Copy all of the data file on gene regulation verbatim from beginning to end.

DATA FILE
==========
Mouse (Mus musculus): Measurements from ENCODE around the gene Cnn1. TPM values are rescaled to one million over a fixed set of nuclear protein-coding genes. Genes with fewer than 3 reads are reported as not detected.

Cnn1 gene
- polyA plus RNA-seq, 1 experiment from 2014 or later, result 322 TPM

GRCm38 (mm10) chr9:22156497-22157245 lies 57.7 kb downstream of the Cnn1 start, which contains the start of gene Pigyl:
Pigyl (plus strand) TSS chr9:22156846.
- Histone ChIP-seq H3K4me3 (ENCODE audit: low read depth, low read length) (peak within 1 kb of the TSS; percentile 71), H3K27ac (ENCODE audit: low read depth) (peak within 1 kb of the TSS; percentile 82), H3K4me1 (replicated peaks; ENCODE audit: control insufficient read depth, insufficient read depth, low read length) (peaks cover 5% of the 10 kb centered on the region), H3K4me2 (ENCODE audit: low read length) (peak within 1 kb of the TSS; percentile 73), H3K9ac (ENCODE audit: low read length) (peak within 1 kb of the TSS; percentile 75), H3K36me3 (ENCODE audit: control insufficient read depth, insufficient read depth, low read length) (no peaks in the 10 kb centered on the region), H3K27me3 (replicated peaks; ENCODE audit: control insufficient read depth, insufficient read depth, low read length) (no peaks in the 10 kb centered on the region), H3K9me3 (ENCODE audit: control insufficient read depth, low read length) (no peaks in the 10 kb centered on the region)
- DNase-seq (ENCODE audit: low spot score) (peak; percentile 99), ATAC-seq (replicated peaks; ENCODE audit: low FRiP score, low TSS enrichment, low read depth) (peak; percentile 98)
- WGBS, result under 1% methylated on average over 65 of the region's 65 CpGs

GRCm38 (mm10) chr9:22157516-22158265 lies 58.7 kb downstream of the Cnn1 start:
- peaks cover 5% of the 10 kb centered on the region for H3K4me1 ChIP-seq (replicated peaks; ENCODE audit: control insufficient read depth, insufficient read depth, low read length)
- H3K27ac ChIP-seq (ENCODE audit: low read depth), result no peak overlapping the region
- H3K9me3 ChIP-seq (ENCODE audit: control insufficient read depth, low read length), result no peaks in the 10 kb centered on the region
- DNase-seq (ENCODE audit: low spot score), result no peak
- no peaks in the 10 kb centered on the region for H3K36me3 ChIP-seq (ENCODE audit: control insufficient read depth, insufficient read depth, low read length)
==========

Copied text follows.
Mouse (Mus musculus): Measurements from ENCODE around the gene Cnn1. TPM values are rescaled to one million over a fixed set of nuclear protein-coding genes. Genes with fewer than 3 reads are reported as not detected.

Cnn1 gene
- polyA plus RNA-seq, 1 experiment from 2014 or later, result 322 TPM

GRCm38 (mm10) chr9:22156497-22157245 lies 57.7 kb downstream of the Cnn1 start, which contains the start of gene Pigyl:
Pigyl (plus strand) TSS chr9:22156846.
- Histone ChIP-seq H3K4me3 (ENCODE audit: low read depth, low read length) (peak within 1 kb of the TSS; percentile 71), H3K27ac (ENCODE audit: low read depth) (peak within 1 kb of the TSS; percentile 82), H3K4me1 (replicated peaks; ENCODE audit: control insufficient read depth, insufficient read depth, low read length) (peaks cover 5% of the 10 kb centered on the region), H3K4me2 (ENCODE audit: low read length) (peak within 1 kb of the TSS; percentile 73), H3K9ac (ENCODE audit: low read length) (peak within 1 kb of the TSS; percentile 75), H3K36me3 (ENCODE audit: control insufficient read depth, insufficient read depth, low read length) (no peaks in the 10 kb centered on the region), H3K27me3 (replicated peaks; ENCODE audit: control insufficient read depth, insufficient read depth, low read length) (no peaks in the 10 kb centered on the region), H3K9me3 (ENCODE audit: control insufficient read depth, low read length) (no peaks in the 10 kb centered on the region)
- DNase-seq (ENCODE audit: low spot score) (peak; percentile 99), ATAC-seq (replicated peaks; ENCODE audit: low FRiP score, low TSS enrichment, low read depth) (peak; percentile 98)
- WGBS, result under 1% methylated on average over 65 of the region's 65 CpGs

GRCm38 (mm10) chr9:22157516-22158265 lies 58.7 kb downstream of the Cnn1 start:
- peaks cover 5% of the 10 kb centered on the region for H3K4me1 ChIP-seq (replicated peaks; ENCODE audit: control insufficient read depth, insufficient read depth, low read length)
- H3K27ac ChIP-seq (ENCODE audit: low read depth), result no peak overlapping the region
- H3K9me3 ChIP-seq (ENCODE audit: control insufficient read depth, low read length), result no peaks in the 10 kb centered on the region
- DNase-seq (ENCODE audit: low spot score), result no peak
- no peaks in the 10 kb centered on the region for H3K36me3 ChIP-seq (ENCODE audit: control insufficient read depth, insufficient read depth, low read length)